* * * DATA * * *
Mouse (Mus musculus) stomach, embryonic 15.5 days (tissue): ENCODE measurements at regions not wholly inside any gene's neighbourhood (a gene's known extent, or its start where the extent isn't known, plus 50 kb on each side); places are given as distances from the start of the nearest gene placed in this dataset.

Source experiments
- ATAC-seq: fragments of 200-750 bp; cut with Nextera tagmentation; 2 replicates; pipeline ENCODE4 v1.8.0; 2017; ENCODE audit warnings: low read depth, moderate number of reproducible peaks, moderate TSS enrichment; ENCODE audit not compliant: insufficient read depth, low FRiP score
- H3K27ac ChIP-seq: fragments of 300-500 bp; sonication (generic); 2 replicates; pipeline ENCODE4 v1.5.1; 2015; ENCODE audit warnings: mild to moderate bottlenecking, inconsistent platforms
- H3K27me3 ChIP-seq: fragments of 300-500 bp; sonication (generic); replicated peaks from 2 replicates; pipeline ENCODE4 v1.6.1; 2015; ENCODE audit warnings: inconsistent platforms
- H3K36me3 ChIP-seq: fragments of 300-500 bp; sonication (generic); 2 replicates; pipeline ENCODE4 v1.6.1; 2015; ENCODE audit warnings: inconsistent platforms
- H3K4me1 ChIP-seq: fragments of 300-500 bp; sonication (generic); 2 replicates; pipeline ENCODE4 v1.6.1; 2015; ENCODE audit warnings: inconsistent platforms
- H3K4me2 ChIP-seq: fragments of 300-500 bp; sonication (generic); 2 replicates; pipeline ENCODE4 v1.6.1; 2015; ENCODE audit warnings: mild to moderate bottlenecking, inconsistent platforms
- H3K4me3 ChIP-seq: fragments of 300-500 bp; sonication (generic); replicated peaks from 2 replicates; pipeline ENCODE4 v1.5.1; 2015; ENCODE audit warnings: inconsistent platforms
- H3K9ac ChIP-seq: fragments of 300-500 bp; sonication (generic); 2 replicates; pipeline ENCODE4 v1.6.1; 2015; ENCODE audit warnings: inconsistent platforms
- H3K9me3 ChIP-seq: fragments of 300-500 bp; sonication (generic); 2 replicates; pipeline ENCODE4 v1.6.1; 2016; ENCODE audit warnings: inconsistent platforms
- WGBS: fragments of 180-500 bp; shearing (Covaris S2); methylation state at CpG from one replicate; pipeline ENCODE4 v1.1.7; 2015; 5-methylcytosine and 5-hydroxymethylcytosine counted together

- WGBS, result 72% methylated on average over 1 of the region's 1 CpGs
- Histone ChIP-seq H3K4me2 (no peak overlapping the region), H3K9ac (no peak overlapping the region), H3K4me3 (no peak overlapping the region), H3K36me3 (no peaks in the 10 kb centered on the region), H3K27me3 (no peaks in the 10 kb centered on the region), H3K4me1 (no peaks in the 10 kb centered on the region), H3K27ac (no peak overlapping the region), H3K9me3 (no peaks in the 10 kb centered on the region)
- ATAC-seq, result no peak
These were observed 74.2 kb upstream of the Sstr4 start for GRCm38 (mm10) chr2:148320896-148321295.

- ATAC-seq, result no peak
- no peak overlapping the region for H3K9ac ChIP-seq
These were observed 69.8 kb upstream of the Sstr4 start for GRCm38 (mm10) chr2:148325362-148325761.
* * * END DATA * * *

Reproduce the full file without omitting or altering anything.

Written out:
Mouse (Mus musculus) stomach, embryonic 15.5 days (tissue): ENCODE measurements at regions not wholly inside any gene's neighbourhood (a gene's known extent, or its start where the extent isn't known, plus 50 kb on each side); places are given as distances from the start of the nearest gene placed in this dataset.

Source experiments
- ATAC-seq: fragments of 200-750 bp; cut with Nextera tagmentation; 2 replicates; pipeline ENCODE4 v1.8.0; 2017; ENCODE audit warnings: low read depth, moderate number of reproducible peaks, moderate TSS enrichment; ENCODE audit not compliant: insufficient read depth, low FRiP score
- H3K27ac ChIP-seq: fragments of 300-500 bp; sonication (generic); 2 replicates; pipeline ENCODE4 v1.5.1; 2015; ENCODE audit warnings: mild to moderate bottlenecking, inconsistent platforms
- H3K27me3 ChIP-seq: fragments of 300-500 bp; sonication (generic); replicated peaks from 2 replicates; pipeline ENCODE4 v1.6.1; 2015; ENCODE audit warnings: inconsistent platforms
- H3K36me3 ChIP-seq: fragments of 300-500 bp; sonication (generic); 2 replicates; pipeline ENCODE4 v1.6.1; 2015; ENCODE audit warnings: inconsistent platforms
- H3K4me1 ChIP-seq: fragments of 300-500 bp; sonication (generic); 2 replicates; pipeline ENCODE4 v1.6.1; 2015; ENCODE audit warnings: inconsistent platforms
- H3K4me2 ChIP-seq: fragments of 300-500 bp; sonication (generic); 2 replicates; pipeline ENCODE4 v1.6.1; 2015; ENCODE audit warnings: mild to moderate bottlenecking, inconsistent platforms
- H3K4me3 ChIP-seq: fragments of 300-500 bp; sonication (generic); replicated peaks from 2 replicates; pipeline ENCODE4 v1.5.1; 2015; ENCODE audit warnings: inconsistent platforms
- H3K9ac ChIP-seq: fragments of 300-500 bp; sonication (generic); 2 replicates; pipeline ENCODE4 v1.6.1; 2015; ENCODE audit warnings: inconsistent platforms
- H3K9me3 ChIP-seq: fragments of 300-500 bp; sonication (generic); 2 replicates; pipeline ENCODE4 v1.6.1; 2016; ENCODE audit warnings: inconsistent platforms
- WGBS: fragments of 180-500 bp; shearing (Covaris S2); methylation state at CpG from one replicate; pipeline ENCODE4 v1.1.7; 2015; 5-methylcytosine and 5-hydroxymethylcytosine counted together

- WGBS, result 72% methylated on average over 1 of the region's 1 CpGs
- Histone ChIP-seq H3K4me2 (no peak overlapping the region), H3K9ac (no peak overlapping the region), H3K4me3 (no peak overlapping the region), H3K36me3 (no peaks in the 10 kb centered on the region), H3K27me3 (no peaks in the 10 kb centered on the region), H3K4me1 (no peaks in the 10 kb centered on the region), H3K27ac (no peak overlapping the region), H3K9me3 (no peaks in the 10 kb centered on the region)
- ATAC-seq, result no peak
These were observed 74.2 kb upstream of the Sstr4 start for GRCm38 (mm10) chr2:148320896-148321295.

- ATAC-seq, result no peak
- no peak overlapping the region for H3K9ac ChIP-seq
These were observed 69.8 kb upstream of the Sstr4 start for GRCm38 (mm10) chr2:148325362-148325761.